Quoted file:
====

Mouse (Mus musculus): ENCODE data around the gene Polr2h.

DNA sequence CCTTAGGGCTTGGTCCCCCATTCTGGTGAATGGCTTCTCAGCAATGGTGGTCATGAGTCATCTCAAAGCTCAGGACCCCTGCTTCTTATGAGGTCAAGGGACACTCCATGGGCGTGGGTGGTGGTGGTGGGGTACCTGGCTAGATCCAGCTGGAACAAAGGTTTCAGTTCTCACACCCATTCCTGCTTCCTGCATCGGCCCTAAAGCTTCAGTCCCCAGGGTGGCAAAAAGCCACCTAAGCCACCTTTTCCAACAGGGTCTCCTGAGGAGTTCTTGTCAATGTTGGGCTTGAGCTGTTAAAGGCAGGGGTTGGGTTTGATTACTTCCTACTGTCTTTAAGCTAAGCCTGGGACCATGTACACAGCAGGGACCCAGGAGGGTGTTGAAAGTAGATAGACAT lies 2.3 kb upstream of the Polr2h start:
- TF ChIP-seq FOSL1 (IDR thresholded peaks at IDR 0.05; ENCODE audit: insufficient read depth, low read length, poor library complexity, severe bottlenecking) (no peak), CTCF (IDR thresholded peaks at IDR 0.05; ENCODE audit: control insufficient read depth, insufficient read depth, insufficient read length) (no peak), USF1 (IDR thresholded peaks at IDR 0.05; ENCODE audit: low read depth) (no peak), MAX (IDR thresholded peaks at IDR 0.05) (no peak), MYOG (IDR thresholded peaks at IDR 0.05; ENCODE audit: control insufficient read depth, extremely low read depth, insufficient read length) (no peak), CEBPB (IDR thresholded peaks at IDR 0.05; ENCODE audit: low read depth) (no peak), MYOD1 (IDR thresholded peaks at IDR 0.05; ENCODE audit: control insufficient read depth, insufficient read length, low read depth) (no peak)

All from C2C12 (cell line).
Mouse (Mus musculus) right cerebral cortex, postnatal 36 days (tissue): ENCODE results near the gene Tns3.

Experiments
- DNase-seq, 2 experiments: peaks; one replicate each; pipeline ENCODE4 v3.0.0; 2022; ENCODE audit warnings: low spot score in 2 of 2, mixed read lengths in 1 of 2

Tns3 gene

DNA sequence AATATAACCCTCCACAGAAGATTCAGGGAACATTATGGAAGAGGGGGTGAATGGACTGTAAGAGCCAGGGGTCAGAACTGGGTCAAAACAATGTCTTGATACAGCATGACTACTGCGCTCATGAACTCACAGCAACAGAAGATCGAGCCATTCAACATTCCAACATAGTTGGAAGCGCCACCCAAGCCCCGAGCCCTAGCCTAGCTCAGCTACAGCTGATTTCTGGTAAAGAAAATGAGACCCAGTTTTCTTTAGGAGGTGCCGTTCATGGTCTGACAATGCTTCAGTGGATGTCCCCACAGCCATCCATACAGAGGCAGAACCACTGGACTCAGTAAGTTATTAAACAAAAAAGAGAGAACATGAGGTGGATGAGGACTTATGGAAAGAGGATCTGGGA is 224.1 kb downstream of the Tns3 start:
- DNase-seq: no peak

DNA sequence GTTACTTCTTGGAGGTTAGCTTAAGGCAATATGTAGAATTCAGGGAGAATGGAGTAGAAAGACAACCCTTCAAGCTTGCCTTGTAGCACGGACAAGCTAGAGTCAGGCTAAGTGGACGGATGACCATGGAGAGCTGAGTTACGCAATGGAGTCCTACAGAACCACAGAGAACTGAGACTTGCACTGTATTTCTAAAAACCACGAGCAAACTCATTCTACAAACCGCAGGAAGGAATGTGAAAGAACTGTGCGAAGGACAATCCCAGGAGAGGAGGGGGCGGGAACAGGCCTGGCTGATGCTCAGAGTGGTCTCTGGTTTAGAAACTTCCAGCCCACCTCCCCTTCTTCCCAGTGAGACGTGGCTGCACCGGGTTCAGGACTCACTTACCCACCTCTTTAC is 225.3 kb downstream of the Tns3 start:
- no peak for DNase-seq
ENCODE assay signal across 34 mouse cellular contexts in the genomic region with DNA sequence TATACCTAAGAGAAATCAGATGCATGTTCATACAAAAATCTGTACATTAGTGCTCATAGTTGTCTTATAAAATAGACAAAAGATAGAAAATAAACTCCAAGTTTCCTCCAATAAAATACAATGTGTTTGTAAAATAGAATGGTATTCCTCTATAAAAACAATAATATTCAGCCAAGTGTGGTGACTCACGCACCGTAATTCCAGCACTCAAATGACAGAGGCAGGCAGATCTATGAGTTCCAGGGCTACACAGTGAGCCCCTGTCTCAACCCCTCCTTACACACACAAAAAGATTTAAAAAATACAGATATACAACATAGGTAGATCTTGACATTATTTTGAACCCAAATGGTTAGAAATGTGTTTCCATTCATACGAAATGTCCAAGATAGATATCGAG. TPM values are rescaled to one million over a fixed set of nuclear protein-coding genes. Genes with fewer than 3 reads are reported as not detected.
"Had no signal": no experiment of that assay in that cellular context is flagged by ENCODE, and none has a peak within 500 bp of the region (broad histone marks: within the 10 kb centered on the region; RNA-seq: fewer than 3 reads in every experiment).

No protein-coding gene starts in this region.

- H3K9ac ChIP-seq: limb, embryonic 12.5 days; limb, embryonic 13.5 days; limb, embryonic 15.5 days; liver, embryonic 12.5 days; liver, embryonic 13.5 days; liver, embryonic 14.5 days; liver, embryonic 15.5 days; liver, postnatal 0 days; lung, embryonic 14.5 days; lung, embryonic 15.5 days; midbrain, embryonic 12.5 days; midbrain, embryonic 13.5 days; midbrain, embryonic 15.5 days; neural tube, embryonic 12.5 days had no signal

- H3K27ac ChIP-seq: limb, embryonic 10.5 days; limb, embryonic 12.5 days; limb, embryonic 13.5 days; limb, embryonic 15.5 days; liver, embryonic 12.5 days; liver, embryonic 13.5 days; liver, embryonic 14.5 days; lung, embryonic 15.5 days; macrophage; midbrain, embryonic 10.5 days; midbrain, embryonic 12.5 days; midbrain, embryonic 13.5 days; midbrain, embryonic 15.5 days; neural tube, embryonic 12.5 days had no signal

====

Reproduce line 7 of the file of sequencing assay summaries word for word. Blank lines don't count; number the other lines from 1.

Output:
- DNase-seq, 2 experiments: peaks; one replicate each; pipeline ENCODE4 v3.0.0; 2022; ENCODE audit warnings: low spot score in 2 of 2, mixed read lengths in 1 of 2